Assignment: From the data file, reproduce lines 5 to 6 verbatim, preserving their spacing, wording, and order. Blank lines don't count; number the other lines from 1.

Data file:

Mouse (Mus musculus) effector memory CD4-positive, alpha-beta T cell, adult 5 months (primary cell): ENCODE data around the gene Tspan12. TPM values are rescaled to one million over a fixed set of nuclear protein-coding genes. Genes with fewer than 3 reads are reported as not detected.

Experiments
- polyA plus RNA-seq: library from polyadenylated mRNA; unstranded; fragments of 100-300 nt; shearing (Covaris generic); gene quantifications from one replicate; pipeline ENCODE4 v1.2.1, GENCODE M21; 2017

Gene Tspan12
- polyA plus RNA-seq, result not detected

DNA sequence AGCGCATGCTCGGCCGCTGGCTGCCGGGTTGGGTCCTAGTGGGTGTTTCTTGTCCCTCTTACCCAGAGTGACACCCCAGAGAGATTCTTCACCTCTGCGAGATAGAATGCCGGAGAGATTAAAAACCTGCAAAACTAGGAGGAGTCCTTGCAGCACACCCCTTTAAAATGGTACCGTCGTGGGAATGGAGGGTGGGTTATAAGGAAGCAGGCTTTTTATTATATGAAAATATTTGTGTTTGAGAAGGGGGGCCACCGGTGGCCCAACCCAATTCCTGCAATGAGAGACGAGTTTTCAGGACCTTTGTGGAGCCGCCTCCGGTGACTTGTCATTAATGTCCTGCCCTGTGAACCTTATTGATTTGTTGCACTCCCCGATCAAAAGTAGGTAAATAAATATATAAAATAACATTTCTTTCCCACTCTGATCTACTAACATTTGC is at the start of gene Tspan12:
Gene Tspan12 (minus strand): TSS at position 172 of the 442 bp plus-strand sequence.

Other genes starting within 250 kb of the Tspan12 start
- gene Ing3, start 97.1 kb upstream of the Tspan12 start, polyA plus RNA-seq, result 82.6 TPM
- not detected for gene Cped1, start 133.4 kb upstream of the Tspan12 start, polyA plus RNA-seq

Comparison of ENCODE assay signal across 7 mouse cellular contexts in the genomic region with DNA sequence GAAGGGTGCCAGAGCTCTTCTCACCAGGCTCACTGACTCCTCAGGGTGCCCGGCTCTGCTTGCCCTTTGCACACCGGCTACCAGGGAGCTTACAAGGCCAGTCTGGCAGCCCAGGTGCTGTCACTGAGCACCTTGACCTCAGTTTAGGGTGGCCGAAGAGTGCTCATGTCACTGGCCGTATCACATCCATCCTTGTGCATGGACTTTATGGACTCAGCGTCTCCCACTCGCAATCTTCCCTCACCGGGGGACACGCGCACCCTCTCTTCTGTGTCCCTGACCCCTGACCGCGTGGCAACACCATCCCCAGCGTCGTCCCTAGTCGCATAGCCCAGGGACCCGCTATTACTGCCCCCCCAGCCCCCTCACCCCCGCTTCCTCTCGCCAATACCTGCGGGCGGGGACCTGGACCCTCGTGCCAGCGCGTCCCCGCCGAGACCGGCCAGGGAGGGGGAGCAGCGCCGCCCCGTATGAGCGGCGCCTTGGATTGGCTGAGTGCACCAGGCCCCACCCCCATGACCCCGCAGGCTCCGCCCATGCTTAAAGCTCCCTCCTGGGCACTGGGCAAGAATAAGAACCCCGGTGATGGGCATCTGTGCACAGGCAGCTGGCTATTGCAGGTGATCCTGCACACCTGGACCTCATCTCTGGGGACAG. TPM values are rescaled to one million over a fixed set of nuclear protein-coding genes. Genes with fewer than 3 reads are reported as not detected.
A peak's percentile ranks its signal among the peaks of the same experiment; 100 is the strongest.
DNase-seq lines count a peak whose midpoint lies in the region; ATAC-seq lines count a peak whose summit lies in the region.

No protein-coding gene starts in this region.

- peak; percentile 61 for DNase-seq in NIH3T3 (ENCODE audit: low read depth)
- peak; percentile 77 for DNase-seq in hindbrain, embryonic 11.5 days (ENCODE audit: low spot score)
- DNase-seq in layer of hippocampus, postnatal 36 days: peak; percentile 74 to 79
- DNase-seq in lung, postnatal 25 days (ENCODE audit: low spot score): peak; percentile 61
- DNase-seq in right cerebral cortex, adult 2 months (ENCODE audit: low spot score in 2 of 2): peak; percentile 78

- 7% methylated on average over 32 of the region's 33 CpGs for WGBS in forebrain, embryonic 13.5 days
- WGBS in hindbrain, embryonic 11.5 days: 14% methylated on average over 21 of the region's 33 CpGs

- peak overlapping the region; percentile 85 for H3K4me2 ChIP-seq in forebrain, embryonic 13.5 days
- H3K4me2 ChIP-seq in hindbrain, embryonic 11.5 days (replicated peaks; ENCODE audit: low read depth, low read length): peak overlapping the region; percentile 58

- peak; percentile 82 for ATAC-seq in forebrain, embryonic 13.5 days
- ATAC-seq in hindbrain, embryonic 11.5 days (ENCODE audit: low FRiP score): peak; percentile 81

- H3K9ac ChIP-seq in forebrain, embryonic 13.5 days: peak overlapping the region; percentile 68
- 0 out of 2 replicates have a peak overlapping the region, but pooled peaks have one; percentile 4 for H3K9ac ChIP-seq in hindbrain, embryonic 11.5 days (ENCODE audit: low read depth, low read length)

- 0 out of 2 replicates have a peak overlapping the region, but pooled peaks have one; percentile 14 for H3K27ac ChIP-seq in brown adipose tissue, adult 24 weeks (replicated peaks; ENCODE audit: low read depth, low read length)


- polyA plus RNA-seq, result not detected

DNA sequence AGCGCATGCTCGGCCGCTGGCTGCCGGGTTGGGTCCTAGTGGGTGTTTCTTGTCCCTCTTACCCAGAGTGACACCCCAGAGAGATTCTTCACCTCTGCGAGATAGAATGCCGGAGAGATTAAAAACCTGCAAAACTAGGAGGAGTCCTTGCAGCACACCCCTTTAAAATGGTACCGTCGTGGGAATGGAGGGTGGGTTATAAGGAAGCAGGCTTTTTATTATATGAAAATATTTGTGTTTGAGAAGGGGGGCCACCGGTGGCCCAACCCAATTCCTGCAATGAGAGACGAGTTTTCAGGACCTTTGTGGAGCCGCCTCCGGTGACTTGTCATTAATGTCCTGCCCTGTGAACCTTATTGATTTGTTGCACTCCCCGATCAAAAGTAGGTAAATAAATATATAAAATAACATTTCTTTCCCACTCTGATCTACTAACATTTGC is at the start of gene Tspan12: